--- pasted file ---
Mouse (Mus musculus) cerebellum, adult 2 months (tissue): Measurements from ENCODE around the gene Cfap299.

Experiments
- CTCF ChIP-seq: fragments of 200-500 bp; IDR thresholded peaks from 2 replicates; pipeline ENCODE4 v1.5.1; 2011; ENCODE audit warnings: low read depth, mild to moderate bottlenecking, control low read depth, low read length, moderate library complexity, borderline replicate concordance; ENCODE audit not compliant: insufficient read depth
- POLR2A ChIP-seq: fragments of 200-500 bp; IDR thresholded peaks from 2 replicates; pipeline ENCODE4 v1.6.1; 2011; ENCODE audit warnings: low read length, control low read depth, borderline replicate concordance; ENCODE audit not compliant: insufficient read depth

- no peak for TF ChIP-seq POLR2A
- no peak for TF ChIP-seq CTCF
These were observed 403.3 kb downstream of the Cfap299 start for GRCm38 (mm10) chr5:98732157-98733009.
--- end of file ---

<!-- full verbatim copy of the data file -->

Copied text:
Mouse (Mus musculus) cerebellum, adult 2 months (tissue): Measurements from ENCODE around the gene Cfap299.

Experiments
- CTCF ChIP-seq: fragments of 200-500 bp; IDR thresholded peaks from 2 replicates; pipeline ENCODE4 v1.5.1; 2011; ENCODE audit warnings: low read depth, mild to moderate bottlenecking, control low read depth, low read length, moderate library complexity, borderline replicate concordance; ENCODE audit not compliant: insufficient read depth
- POLR2A ChIP-seq: fragments of 200-500 bp; IDR thresholded peaks from 2 replicates; pipeline ENCODE4 v1.6.1; 2011; ENCODE audit warnings: low read length, control low read depth, borderline replicate concordance; ENCODE audit not compliant: insufficient read depth

- no peak for TF ChIP-seq POLR2A
- no peak for TF ChIP-seq CTCF
These were observed 403.3 kb downstream of the Cfap299 start for GRCm38 (mm10) chr5:98732157-98733009.